Palo Alto is predominately white and wealthy, whereas this park is predominantly Latino and most of the residents are lower income. So if the park closes and the residents are provided with a way to stay in this community, it means the closure of this park has a disparate impact on Latinos, a protected category under fair housing laws.

In the Relocation Impact Report, sellers must state how residents will be compensated for the cost of their home and the cost of moving to a comparable situation. But what is comparable? The city ordinance states residents must be able to access similar things like medical facilities and shopping, but doesn’t include a major factor: schools.

This is the big issue with Buena Vista residents. “Quality public education is the main reason many of the park’s residents are fighting to stay,” according to NPR. “The Palo Alto schools rank sixth among more than 1,000 districts in the state, and test scores for all ethnic groups have regularly exceeded statewide averages.” The low-income, predominately Latino families understand that the schools in Palo Alto are essential to the future of their children—and know moving from Buena Vista puts those bright futures at risk.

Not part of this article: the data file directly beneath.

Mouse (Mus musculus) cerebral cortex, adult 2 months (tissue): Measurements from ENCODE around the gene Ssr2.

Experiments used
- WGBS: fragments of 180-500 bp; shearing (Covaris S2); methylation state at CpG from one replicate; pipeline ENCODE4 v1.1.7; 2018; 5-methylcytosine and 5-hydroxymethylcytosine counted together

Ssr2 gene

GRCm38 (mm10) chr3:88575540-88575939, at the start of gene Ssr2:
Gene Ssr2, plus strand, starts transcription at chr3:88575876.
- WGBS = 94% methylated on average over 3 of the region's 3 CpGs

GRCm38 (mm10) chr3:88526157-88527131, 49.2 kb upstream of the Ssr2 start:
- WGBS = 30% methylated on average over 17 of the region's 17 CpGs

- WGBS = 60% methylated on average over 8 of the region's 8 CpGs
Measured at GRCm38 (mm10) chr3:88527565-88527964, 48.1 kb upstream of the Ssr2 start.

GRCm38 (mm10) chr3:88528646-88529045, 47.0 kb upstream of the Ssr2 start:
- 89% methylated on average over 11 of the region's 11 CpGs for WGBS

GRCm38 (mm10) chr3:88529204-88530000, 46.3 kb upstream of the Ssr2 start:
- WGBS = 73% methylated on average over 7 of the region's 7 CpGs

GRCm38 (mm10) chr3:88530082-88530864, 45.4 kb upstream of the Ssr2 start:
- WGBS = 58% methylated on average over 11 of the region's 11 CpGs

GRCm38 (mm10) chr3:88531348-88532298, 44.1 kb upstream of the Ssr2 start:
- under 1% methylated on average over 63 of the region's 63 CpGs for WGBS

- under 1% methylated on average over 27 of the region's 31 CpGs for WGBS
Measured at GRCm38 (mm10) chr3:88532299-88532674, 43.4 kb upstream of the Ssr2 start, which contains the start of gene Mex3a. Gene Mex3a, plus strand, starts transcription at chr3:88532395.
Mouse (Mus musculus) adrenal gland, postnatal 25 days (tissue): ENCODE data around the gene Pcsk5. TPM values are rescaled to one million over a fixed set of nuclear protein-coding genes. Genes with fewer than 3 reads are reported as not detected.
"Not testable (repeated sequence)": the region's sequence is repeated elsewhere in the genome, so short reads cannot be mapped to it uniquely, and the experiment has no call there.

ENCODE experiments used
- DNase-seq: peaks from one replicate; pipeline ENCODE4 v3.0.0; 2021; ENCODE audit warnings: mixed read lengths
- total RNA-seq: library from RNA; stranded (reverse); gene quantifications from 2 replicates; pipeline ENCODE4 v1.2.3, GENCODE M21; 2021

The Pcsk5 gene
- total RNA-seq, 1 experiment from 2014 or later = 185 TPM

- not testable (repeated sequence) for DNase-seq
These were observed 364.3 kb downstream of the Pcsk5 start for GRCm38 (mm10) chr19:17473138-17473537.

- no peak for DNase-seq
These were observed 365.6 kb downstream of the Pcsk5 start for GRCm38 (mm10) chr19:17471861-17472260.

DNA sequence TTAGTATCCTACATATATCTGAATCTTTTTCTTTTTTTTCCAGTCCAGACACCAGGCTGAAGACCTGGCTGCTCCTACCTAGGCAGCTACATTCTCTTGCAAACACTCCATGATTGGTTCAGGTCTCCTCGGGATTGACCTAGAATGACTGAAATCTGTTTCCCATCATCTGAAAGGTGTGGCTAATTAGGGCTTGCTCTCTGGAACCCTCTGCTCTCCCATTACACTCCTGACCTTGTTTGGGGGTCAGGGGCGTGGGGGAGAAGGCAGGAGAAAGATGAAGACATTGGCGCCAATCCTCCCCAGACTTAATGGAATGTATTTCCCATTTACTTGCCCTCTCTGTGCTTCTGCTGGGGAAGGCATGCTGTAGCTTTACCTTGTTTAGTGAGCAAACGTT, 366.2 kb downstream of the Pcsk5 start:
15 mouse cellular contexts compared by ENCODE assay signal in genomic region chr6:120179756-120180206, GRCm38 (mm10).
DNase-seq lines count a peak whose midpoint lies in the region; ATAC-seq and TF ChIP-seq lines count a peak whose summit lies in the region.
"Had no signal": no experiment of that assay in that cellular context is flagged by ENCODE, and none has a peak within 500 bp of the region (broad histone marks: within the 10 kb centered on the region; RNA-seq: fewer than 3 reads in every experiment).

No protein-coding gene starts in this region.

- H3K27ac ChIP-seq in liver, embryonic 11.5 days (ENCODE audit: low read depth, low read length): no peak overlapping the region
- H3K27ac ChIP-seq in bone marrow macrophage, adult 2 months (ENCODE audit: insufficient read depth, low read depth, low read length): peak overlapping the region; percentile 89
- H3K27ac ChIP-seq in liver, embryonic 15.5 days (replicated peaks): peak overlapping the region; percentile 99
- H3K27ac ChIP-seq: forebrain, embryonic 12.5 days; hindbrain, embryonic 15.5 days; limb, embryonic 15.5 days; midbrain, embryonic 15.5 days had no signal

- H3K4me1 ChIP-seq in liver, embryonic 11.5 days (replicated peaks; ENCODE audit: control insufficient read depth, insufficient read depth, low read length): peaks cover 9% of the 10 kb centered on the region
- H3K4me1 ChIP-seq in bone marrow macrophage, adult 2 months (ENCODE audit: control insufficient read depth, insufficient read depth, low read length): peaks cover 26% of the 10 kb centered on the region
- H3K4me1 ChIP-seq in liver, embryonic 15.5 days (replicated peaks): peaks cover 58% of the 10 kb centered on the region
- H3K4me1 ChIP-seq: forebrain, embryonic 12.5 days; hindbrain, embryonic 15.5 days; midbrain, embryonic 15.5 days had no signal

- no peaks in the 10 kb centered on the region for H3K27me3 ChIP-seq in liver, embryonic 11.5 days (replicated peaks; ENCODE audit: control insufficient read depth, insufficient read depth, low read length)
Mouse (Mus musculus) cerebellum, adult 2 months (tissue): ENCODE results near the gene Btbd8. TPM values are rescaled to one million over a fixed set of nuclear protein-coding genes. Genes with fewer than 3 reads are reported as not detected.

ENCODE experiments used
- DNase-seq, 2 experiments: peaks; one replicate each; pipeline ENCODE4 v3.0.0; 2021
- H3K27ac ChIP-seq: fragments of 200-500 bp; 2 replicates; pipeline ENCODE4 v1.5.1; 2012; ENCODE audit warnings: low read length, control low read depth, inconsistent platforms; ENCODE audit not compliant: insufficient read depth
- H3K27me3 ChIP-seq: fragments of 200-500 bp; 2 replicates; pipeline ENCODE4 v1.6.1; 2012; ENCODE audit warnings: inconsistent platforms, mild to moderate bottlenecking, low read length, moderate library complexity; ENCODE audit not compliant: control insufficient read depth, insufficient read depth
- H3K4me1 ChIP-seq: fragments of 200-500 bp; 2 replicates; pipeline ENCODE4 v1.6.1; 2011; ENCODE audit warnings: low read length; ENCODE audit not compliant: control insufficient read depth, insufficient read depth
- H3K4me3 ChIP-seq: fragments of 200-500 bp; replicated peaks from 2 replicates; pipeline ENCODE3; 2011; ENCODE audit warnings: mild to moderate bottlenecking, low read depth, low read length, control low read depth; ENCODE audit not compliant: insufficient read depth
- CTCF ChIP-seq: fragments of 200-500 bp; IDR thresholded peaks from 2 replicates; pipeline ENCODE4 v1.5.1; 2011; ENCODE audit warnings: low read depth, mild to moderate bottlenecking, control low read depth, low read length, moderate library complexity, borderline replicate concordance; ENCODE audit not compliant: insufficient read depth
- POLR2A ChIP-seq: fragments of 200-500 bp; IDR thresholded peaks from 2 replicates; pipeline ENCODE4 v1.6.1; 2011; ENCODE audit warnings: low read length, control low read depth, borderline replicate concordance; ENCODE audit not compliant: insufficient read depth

The Jissers’ lawyer, Margaret Nanda, argues that her clients have a constitutional right to sell the property, which is part of the gamble of living in a mobile home park. In Pacific Standard, Lisa Margonelli examined the use of the mobile home parks as residences for the Baby Boomer generation and found that with the perks of modular homes comes risk:

All is not right in the mobile-home park: Residents have to contend with a parallel world of second-class legal rights and financing that needs to be changed before manufactured homes are a really good investment. The legal problems start with the parks themselves. Because most residents own their homes but not the land under them, they have the rights of neither renters nor homeowners. Rent control is rare in mobile-home parks…. But residents don’t really have the ability to move if landlords raise rents because moving a full-size manufactured home can cost as much as $25,000. Sometimes park owners can raise rates indiscriminately and even take over homes or sell the land under the park for another purpose.

The battle over the Buena Vista Mobile Home Park isn’t over yet, but the strife of the residents isn’t a unique situation. Arguments between owners and residents have happened all over the U.S.—in Dallas, San Jose, and Palm Beach, among other places. The conflict is one that strays into a very messy conversation about what is legal, what is moral, and whether it matters if something is immoral if it’s still legal.

As for Buena Vista, the City has 30 days to determine whether the Relocation Impact Report is complete and to decide whether the families of Buena Vista are leaving their homes.